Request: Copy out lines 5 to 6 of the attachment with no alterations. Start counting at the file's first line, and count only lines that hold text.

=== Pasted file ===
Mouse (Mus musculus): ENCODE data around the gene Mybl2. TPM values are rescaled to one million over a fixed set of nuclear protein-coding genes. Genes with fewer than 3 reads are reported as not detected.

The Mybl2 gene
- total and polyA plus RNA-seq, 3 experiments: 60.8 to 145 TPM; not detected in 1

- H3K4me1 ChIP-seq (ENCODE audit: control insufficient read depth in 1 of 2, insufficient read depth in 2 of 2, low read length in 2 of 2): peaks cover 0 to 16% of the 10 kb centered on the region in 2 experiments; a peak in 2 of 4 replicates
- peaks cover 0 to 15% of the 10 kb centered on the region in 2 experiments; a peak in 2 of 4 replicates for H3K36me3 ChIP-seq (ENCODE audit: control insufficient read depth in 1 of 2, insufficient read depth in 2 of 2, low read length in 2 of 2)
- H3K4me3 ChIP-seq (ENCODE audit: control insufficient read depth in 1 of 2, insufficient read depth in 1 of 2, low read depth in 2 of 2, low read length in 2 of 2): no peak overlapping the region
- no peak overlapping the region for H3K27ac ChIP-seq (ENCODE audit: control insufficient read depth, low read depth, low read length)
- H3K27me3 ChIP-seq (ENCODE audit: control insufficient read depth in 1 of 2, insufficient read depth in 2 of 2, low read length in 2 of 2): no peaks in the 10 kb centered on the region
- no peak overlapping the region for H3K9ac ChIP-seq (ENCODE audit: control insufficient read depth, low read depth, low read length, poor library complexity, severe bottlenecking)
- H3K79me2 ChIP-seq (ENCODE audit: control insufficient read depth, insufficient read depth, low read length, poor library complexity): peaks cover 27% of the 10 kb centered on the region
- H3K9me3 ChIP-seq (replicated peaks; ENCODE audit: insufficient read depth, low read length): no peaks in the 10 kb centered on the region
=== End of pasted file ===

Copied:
- peaks cover 0 to 15% of the 10 kb centered on the region in 2 experiments; a peak in 2 of 4 replicates for H3K36me3 ChIP-seq (ENCODE audit: control insufficient read depth in 1 of 2, insufficient read depth in 2 of 2, low read length in 2 of 2)
- H3K4me3 ChIP-seq (ENCODE audit: control insufficient read depth in 1 of 2, insufficient read depth in 1 of 2, low read depth in 2 of 2, low read length in 2 of 2): no peak overlapping the region